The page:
More Details Hide Details Schell was a semi-professional pianist for much of his life. He had a piano when he lived in Munich and said that he would play for hours at a time for his own pleasure and to help him relax: "I find I need to rest. An actor must have pauses in between work, to renew himself, to read, to walk, to chop wood." Conductor Leonard Bernstein claimed that Schell was a "remarkably good pianist." In 1982, on a program filmed for the U.S. television network PBS, before Bernstein conducted the Vienna Philharmonic playing Beethoven symphonies, Schell read from Beethoven's letters to the audience. In 1983, he and Bernstein co-hosted an 11-part TV series, Bernstein/Beethoven, featuring nine live symphonies, along with discussions between Bernstein and Schell about Beethoven's works. On other occasions, Schell worked with Italian conductor Claudio Abbado and the Berlin Philharmonic, which included a performance in Chicago of Igor Stravinsky's Oedipus Rex, and another in Jerusalem, of Arnold Schoenberg's A Survivor from Warsaw. Schell also produced and directed a number of live operas, including Richard Wagner's Lohengrin for the Los Angeles Opera. He worked on the film project Beethoven's Fidelio, with Plácido Domingo and Kent Nagano.
  • 2007
    Age 76
    In 2007, he played the role of Albert Einstein on the German television series Giganten (Giants), which enacted the lives of people important in German history.
    More Details Hide Details Schell also served as a writer, producer and director for a variety of films, including the problematic documentary film, Marlene (1984), with the unwilling participation of Marlene Dietrich. It was nominated for an Oscar, received the New York Film Critics Award and the German Film Award. Originally, Dietrich, then 83 years of age, had agreed to allow Schell to interview and film her in the privacy of her apartment. However, after he began filming, she changed her mind and refused to allow any actual video footage of her be shown. During a videotaped interview, Schell described the difficulties he had while making the film.
  • 2006
    Age 75
    In 2006 he appeared in the stage play of Arthur Miller's Resurrection Blues, directed by Robert Altman, which played in London at the Old Vic.
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  • 2003
    Age 72
    From the 1990s until late in his career, Schell appeared in many German-language made-for-TV films, such as the 2003 film Alles Glück dieser Erde (All the Luck in the World) opposite Uschi Glas and in the television miniseries The Return of the Dancing Master (2004), which was based on Henning Mankell's novel.
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  • 2002
    Age 71
    After 2002, separated from his wife (whom he divorced in 2005), Schell had a relationship with the Austrian art historian Elisabeth Michitsch.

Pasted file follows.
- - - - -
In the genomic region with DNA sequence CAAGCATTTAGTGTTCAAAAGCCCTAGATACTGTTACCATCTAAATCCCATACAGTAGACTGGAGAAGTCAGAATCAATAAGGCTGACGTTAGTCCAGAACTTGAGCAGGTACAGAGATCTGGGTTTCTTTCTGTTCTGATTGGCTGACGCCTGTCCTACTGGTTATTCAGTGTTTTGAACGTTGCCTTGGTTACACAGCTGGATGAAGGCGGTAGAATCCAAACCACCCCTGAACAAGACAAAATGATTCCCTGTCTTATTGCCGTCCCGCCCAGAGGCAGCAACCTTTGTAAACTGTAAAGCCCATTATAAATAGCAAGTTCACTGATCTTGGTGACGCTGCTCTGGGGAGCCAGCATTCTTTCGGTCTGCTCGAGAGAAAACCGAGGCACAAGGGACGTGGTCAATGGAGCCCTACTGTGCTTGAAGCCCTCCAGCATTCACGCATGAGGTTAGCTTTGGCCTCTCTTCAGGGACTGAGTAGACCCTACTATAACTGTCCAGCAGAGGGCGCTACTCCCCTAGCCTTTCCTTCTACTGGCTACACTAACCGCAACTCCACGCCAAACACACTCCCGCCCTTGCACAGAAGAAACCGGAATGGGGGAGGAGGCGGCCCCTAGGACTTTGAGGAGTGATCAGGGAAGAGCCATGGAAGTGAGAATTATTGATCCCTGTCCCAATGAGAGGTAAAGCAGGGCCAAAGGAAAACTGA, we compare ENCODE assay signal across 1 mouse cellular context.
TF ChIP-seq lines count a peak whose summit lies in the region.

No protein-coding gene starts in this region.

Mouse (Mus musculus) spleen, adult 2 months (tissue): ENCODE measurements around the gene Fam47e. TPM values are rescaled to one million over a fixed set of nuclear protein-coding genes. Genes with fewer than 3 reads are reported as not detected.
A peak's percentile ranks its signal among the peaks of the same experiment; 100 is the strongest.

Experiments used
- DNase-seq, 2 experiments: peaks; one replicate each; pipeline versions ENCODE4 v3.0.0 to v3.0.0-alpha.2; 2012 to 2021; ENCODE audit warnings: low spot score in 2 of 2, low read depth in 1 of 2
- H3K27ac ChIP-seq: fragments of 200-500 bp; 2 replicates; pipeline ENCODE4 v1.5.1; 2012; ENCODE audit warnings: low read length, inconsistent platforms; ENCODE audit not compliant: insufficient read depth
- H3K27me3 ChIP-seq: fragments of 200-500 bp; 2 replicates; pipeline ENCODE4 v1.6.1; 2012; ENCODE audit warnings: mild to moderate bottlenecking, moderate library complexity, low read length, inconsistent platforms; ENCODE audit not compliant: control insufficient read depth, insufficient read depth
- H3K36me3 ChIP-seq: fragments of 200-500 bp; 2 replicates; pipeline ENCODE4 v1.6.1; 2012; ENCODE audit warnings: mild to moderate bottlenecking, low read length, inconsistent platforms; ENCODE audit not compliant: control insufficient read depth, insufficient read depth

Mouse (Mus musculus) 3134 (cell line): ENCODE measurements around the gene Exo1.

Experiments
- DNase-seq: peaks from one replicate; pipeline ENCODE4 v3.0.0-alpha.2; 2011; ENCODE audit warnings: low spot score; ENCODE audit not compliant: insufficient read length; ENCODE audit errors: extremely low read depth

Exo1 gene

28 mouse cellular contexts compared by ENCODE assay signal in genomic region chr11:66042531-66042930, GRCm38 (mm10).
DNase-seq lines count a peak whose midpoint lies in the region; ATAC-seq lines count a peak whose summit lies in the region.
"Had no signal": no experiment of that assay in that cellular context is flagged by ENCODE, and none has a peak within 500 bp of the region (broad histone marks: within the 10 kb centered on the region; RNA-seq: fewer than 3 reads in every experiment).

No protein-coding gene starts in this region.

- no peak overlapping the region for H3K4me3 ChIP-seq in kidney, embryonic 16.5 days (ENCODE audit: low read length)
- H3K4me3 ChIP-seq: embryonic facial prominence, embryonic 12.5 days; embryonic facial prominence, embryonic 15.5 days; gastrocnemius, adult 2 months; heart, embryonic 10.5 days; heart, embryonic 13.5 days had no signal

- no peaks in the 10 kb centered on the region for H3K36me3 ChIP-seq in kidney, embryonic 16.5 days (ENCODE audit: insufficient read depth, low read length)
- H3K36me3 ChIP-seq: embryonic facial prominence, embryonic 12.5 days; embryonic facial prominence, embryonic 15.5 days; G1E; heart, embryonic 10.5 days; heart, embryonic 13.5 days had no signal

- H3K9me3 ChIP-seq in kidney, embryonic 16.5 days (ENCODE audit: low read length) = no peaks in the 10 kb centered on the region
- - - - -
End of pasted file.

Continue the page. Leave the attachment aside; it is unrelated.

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  • 1996
    Age 65
    In a number of films Schell played the role of a Jewish character: as Otto Frank, Anne Frank's father, in The Diary of Anne Frank (1980); as the modern Zionist father in The Chosen (1981); in 1996, he played an Auschwitz survivor in Through Roses, a German film, written and directed by Jürgen Flimm; and in Left Luggage (1998) he played the father of a Jewish family.
    More Details Hide Details In The Man in the Glass Booth (1975), adapted from the stage play by Robert Shaw, Schell played both a Nazi officer and a Jewish Holocaust survivor, in a character with a double identity. Roger Ebert describes the main character, Albert Goldman, as "mad, and immensely complicated, and he is hidden in a maze of identities so thick that no one knows for sure who he really is." Schell, who at that period in his career saw himself primarily as a director, felt compelled to accept the part when it was offered to him: Schell's acting in the film has been compared favorably to his other leading roles, with film historian Annette Insdorf writing, "Maximilian Schell is even more compelling as the quick-tempered, quicksilver Goldman than in his previous Holocaust-related roles, including Judgment at Nuremberg and The Condemned of Altona". She gives a number of examples of Schell's acting intensity, including the courtroom scenes, where Schell's character, after supposedly being exposed as a German officer, "attacks Jewish meekness" in his defense, and "boasts that the Jews were sheep who didn't believe what was happening." The film eventually suggests that Schell's character is in fact a Jew, but one whose sanity has been compromised by "survivor guilt." Schell was nominated for the Academy Award for Best Actor and the Golden Globe Award for Best Actor for his performance.
  • 1985
    Age 54
    In 1985 he met the Russian actress Natalya Andrejchenko, whom he married in June 1986; their daughter Nastassja was born in 1989.
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  • 1968
    Age 37
    Beginning in 1968 Schell began writing, producing, directing and acting in a number of his own films: Among those were The Castle (1968), a German film based on the novel by Franz Kafka, about a man trapped in a bureaucratic nightmare.